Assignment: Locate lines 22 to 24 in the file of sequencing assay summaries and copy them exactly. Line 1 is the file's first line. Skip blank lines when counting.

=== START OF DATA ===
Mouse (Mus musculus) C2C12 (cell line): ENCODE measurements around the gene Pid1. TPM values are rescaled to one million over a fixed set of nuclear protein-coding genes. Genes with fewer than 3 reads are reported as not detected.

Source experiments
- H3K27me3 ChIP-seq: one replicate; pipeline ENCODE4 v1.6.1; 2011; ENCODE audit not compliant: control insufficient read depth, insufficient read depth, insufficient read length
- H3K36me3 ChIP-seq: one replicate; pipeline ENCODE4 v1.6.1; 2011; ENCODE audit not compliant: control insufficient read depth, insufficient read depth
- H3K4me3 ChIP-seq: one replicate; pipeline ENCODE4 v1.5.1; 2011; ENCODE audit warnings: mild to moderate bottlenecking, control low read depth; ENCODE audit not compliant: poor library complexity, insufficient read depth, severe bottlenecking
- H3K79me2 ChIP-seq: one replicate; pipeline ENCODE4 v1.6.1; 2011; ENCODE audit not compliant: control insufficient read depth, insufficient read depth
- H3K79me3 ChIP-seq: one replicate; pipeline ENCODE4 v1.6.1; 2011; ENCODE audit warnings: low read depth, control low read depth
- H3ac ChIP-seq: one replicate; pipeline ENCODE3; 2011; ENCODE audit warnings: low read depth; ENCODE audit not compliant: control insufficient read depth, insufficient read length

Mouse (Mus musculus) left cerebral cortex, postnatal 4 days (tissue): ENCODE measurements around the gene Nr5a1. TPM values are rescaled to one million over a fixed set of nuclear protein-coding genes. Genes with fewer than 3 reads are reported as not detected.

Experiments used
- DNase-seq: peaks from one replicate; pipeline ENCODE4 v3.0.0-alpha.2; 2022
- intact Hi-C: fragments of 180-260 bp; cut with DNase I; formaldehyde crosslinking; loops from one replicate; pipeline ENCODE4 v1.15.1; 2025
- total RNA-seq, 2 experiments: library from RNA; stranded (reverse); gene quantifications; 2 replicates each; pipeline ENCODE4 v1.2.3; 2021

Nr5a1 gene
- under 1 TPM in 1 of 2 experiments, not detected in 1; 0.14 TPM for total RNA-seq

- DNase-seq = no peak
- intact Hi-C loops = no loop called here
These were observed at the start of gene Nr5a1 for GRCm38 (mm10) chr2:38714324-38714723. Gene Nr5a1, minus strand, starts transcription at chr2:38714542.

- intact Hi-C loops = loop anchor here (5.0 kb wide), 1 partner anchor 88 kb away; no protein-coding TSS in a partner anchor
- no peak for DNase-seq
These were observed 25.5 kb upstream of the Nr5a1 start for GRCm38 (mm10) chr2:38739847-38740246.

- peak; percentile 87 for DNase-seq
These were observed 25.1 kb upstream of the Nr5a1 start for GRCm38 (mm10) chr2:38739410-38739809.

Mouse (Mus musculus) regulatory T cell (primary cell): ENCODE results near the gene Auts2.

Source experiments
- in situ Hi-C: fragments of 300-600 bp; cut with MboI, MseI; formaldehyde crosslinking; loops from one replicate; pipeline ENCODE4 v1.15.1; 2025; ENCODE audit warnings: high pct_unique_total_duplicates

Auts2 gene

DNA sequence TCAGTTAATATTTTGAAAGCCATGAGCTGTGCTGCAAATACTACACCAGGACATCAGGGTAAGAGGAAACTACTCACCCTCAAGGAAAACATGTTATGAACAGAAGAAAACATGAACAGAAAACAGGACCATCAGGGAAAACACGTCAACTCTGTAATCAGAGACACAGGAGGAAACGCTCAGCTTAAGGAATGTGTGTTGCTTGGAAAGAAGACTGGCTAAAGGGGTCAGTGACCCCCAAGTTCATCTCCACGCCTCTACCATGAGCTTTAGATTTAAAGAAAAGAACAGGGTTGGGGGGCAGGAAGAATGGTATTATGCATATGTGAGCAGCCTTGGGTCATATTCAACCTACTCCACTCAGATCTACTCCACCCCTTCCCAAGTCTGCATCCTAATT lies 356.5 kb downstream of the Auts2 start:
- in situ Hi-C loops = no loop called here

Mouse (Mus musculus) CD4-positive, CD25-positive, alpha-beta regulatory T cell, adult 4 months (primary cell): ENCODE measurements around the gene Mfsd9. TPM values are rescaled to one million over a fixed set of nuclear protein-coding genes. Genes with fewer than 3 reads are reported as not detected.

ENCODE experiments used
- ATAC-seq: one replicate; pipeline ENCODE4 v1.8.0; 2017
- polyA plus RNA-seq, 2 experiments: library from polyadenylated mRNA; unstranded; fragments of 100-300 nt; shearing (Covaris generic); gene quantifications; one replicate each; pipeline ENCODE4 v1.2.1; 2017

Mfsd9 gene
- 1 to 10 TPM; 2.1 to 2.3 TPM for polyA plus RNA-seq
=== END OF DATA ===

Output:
- peak; percentile 87 for DNase-seq
These were observed 25.1 kb upstream of the Nr5a1 start for GRCm38 (mm10) chr2:38739410-38739809.

Mouse (Mus musculus) regulatory T cell (primary cell): ENCODE results near the gene Auts2.